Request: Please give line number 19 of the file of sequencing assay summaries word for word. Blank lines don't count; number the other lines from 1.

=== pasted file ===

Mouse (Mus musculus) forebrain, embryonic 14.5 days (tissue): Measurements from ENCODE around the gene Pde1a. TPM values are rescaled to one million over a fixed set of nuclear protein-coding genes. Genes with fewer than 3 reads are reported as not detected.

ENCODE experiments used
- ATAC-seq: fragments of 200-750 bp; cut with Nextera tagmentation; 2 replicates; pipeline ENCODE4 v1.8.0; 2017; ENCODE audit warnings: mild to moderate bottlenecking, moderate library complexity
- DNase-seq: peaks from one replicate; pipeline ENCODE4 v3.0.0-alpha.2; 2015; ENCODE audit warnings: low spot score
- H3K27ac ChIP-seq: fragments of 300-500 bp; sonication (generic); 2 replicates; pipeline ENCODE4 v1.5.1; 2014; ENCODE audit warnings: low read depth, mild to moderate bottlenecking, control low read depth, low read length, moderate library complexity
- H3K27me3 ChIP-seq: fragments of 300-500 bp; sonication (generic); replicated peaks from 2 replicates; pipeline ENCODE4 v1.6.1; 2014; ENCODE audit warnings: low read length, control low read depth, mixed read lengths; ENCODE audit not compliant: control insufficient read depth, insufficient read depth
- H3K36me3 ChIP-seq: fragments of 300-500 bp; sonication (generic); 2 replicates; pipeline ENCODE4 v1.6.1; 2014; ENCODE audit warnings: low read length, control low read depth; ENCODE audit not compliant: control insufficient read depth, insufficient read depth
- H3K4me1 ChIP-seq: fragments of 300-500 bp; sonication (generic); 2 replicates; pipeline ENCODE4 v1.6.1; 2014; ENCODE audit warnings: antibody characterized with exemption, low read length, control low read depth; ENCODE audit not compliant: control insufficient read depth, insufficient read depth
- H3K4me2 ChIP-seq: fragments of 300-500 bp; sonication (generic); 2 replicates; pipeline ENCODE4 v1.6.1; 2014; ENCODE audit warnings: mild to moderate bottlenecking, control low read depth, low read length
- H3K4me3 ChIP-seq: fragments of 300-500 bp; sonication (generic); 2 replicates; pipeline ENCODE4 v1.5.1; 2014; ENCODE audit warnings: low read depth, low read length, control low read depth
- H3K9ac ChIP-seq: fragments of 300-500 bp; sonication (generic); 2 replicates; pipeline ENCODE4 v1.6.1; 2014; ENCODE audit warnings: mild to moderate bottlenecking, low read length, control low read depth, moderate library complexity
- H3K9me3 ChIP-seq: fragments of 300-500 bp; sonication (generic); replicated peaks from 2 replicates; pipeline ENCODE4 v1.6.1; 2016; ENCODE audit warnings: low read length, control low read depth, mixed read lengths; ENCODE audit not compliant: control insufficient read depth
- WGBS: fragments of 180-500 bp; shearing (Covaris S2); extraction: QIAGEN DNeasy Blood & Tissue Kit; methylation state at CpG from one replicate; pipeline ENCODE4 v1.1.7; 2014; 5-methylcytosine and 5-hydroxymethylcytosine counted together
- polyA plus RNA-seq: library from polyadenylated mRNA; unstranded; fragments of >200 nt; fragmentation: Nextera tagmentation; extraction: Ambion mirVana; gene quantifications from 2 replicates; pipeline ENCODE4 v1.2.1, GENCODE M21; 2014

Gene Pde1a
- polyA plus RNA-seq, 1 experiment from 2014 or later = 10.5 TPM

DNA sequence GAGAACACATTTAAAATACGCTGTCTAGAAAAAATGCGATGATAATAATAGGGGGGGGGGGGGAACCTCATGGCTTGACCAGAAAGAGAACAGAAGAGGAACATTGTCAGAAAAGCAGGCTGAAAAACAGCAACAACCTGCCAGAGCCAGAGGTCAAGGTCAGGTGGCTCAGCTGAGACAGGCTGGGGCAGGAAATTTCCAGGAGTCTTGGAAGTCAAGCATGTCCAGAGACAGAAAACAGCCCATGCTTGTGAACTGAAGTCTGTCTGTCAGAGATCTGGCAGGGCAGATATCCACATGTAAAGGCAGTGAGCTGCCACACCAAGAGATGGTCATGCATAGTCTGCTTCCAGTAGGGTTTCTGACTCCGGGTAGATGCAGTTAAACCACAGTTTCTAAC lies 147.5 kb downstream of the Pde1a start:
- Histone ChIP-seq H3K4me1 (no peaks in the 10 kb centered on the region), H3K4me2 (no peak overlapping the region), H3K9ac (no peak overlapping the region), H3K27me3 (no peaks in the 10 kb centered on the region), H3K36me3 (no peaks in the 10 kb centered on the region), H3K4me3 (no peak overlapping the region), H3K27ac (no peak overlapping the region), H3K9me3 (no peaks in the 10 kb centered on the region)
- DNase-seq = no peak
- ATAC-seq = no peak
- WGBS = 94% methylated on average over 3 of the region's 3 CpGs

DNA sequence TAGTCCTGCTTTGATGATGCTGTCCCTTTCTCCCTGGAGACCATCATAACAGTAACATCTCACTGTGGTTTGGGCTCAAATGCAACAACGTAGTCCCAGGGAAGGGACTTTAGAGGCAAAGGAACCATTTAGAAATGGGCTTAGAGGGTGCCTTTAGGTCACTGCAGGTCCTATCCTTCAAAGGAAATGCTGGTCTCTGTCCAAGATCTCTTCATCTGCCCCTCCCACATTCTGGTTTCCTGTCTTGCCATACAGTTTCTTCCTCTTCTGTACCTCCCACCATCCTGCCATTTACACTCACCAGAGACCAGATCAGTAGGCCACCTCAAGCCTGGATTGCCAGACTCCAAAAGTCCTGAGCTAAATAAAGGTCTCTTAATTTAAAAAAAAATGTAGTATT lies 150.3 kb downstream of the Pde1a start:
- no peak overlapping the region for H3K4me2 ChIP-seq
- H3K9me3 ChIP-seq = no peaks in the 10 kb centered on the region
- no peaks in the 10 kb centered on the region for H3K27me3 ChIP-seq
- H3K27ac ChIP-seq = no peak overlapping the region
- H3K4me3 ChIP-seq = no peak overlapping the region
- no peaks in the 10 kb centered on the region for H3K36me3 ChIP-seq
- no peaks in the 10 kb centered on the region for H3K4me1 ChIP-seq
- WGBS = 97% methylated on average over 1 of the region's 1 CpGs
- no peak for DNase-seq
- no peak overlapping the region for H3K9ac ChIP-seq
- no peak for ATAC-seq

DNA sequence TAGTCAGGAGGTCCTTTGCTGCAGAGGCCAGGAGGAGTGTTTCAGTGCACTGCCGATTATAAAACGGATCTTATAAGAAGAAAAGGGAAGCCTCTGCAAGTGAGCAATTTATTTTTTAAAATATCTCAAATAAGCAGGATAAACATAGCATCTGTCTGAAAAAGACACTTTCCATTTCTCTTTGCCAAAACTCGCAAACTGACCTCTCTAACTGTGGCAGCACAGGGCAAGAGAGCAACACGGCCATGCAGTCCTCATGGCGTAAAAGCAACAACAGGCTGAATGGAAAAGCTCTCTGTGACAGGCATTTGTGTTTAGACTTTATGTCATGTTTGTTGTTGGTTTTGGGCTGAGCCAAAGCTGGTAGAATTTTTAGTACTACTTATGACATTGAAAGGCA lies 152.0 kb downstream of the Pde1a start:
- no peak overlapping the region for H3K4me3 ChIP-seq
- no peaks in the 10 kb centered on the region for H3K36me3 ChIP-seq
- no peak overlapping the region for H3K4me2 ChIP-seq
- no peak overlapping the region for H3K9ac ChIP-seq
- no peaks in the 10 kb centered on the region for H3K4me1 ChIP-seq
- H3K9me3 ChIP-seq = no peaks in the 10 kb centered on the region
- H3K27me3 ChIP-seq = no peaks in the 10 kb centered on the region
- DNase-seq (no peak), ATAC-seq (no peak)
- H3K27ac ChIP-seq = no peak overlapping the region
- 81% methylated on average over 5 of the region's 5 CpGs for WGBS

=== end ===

- DNase-seq = no peak